Choosing a major can be very stressful. Maybe, you have so many interests that you couldn’t possibly choose just one major. Or you might not have found any subject interesting enough to declare it as your major. You might have the (false) belief that your major determines your lifelong career, how much money you’ll make, whether you’ll need to attend graduate school, and if in your future you’ll be a happy and successful person.
WOW! It’s easy to overthink what choosing a major means. It’s time to take a deep breath and read about a few tips to help you make a thoughtful, informed decision.
1. Reflect. Reflect. Reflect.
Choosing a major begins with knowing your areas of interest, what academic subjects you enjoy, and what you want to give back to the world. Not everyone is born knowing what they want to be. In fact, approximately 75% of students change their major at least once in college. On the whole, students change majors because they get exposed to a new subject or realize that a subject is not originally what they thought or hoped it would be. Discovering what academic areas you enjoy can be challenging, especially if you’ve only taken — until now — traditional high school classes in science, math, and history. At UGA, we offer over 150 majors — that’s a lot of new subjects to discover! So, how do you learn about all of them without taking 150 new classes?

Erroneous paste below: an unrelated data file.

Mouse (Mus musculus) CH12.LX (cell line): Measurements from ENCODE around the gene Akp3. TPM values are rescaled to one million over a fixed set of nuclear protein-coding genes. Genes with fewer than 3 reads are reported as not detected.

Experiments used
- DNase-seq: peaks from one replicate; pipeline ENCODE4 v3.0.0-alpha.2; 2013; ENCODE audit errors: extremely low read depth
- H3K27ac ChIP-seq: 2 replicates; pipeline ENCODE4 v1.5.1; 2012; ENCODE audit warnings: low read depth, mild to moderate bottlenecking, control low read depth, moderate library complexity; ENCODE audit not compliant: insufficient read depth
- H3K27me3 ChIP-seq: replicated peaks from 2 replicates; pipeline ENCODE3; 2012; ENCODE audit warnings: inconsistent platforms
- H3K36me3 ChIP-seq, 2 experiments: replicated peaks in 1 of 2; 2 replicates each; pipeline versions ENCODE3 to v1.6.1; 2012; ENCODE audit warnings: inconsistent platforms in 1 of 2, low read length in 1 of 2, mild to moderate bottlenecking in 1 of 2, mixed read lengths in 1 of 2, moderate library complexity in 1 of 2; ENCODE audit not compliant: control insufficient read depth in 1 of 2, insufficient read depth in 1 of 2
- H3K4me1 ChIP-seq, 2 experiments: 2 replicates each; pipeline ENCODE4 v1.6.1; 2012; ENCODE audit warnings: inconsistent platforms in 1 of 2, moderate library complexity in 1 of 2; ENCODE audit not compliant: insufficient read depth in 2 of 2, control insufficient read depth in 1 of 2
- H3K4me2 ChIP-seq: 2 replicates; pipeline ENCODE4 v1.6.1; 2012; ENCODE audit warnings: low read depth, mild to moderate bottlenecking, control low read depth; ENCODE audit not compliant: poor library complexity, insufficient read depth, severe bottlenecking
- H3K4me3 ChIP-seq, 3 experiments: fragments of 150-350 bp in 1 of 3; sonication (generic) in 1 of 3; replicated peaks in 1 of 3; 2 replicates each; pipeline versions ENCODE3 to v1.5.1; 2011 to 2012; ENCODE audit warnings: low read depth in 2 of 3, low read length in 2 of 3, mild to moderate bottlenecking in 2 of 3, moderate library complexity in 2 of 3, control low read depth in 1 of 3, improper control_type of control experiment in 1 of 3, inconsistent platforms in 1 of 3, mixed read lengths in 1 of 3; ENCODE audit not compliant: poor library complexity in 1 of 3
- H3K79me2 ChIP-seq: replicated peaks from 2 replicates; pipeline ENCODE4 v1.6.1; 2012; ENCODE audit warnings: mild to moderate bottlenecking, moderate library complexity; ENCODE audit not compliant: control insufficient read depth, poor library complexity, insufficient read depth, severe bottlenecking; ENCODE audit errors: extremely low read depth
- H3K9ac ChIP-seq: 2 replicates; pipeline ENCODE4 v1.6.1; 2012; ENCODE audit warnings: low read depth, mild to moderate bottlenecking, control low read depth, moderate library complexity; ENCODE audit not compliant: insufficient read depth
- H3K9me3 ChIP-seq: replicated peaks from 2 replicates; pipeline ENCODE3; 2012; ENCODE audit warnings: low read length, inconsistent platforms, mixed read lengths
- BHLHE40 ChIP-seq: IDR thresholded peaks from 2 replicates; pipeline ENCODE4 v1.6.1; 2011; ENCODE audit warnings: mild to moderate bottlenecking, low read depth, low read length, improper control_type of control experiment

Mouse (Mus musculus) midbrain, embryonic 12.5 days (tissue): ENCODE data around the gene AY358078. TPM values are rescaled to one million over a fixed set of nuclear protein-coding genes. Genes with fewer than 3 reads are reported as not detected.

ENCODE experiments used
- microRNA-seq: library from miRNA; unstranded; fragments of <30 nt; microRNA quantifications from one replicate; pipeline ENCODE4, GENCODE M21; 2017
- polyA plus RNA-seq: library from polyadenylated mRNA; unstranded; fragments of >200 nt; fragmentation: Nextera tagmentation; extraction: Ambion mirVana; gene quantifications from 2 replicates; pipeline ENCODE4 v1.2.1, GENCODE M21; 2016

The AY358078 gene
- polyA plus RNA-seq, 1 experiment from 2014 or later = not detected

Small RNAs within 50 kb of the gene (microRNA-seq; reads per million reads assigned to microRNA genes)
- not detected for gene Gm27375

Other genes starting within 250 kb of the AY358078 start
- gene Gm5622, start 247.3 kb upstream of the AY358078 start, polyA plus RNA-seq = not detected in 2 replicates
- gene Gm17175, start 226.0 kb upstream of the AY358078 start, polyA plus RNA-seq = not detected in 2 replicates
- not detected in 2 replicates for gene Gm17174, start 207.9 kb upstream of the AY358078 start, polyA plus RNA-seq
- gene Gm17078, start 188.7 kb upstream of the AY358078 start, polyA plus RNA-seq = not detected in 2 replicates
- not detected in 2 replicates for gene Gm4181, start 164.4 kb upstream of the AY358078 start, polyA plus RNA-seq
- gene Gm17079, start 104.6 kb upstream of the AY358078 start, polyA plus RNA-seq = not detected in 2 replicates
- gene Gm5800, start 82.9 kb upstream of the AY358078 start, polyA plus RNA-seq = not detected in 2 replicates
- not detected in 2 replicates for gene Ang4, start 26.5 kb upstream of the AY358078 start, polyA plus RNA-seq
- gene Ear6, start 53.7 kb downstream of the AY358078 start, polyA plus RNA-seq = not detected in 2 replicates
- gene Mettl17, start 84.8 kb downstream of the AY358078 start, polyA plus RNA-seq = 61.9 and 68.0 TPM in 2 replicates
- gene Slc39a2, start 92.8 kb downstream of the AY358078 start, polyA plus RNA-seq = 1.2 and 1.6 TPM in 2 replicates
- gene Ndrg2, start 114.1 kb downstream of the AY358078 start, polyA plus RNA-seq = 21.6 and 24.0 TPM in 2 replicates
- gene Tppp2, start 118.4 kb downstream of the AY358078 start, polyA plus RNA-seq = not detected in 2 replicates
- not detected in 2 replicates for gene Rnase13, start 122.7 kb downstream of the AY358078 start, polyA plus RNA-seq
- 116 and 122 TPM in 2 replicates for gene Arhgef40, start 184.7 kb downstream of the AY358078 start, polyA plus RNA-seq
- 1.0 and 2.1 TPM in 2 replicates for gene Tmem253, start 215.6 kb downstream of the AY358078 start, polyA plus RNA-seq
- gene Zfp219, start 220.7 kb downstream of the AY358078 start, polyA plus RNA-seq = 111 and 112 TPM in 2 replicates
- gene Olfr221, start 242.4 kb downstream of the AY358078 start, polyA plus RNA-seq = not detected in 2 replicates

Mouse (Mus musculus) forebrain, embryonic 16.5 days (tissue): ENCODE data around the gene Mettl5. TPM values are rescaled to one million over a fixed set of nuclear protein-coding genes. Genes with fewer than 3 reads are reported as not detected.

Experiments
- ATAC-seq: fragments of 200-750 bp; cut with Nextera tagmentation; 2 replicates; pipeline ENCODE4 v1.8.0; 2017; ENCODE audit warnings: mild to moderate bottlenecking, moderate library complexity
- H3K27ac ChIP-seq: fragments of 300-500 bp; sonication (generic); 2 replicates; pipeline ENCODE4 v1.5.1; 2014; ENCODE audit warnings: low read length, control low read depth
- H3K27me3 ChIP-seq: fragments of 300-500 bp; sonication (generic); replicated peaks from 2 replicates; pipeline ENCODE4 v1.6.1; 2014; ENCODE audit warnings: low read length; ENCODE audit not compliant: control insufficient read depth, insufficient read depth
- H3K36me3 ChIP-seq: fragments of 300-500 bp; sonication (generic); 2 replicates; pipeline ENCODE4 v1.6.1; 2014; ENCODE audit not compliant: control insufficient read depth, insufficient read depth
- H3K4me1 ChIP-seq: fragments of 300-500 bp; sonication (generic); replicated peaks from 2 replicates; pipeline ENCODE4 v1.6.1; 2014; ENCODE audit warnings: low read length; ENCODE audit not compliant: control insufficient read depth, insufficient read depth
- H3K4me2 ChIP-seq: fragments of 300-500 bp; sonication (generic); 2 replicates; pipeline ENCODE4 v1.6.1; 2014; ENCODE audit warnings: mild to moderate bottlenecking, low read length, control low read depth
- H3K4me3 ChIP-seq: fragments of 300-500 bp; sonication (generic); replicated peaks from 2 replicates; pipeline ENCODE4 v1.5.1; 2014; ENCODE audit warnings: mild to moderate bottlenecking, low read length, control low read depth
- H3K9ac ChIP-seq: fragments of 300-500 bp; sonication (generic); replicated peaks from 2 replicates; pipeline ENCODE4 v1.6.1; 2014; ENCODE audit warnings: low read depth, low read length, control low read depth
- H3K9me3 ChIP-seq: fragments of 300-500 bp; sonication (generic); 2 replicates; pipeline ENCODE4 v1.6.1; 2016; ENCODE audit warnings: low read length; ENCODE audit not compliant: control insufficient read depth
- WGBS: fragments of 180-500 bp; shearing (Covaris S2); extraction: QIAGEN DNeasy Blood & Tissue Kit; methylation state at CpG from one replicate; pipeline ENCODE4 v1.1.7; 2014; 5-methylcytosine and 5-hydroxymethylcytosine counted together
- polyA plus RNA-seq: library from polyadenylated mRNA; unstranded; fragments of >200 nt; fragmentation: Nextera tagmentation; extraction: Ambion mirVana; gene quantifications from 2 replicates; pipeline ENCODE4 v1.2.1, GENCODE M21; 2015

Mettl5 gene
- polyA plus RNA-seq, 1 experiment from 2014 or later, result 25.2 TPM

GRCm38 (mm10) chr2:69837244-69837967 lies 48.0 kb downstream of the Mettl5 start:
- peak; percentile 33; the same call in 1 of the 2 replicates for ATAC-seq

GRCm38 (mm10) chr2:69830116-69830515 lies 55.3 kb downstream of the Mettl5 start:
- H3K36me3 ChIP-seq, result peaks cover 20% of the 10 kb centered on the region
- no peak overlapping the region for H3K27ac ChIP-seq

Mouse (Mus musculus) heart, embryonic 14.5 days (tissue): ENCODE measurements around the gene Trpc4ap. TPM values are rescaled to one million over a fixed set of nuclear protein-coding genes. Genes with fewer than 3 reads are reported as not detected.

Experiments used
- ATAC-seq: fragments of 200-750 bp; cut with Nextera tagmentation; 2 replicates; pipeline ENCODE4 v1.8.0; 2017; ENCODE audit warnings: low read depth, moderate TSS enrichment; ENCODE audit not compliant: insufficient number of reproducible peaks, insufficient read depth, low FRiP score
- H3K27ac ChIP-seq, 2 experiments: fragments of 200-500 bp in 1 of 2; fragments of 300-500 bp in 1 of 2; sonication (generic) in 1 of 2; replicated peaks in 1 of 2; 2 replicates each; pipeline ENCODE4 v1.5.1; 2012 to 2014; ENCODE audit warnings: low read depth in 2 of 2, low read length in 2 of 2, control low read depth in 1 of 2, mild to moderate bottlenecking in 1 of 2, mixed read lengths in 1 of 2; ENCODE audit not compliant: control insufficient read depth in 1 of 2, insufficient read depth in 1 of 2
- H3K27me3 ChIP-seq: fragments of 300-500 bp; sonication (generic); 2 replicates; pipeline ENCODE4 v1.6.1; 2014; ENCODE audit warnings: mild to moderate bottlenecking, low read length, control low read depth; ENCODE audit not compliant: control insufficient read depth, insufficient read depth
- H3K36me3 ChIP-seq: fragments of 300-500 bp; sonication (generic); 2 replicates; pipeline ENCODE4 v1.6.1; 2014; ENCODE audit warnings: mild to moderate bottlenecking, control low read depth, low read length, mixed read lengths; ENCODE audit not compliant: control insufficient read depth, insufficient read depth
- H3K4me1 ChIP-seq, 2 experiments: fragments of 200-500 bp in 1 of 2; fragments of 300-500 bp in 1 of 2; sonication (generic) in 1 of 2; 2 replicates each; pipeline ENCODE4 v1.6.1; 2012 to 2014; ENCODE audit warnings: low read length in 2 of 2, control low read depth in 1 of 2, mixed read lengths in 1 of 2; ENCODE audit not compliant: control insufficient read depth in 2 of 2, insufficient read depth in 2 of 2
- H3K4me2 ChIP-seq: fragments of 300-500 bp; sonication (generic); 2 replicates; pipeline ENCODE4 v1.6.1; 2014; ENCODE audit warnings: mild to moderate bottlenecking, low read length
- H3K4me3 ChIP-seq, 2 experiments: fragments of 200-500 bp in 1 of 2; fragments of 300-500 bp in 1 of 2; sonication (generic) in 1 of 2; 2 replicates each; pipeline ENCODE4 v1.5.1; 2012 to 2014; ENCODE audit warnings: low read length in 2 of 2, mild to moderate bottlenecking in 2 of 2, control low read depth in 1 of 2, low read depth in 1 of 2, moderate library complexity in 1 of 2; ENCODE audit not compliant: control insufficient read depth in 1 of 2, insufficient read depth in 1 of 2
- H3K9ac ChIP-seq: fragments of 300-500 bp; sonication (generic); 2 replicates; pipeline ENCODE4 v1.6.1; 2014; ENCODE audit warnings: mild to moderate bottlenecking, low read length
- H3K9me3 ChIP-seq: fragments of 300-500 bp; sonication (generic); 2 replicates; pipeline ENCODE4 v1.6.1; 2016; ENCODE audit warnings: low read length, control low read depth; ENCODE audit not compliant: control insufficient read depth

Rather than choosing a major based on what you think a subject will be like, do some reflection and research in advance. The UGA Bulletin lists every class in every major, and for each class you can read a course description along with an outline of the course content. If you research classes beforehand and reflect on why you want to study them, you’re much more likely to find a great major that aligns with your interests and goals. By the way, the UGA Bulletin isn’t the only place that you can do research. Look at department websites! That’s right, each department at UGA has a website with helpful information on classes, areas of emphasis within the major, opportunities for experiential learning, advising information, and faculty and staff directories. Be sure to add this resource to your list…you can tell a lot about a major just by visiting the department’s website.
More tips for self-refection:
a. Take a career assessment.
The UGA Career Center offers career assessments on interests, values, personality, and skills that are free and easy to take online. Call the career center for more information (706) 542-3375, or see page 8 in the 2015-2016 UGA Career Guide.
b. Keep a journal.
- What projects in school have been the most enjoyable and/or fulfilling? Why?
- What do I like to read (about)?
- What issues make me happy/upset?
- How and where do I want to make a difference?
- Who do I enjoy being around? What do these people provide for me?
- What are your favorite books, movies, TV shows, websites, etc? Why?
c. Talk with your friends, previous teachers, and parents.
- What are strong qualities that I possess?
- What have I always been good at?
- What surprises you about me?
2. Ask for help.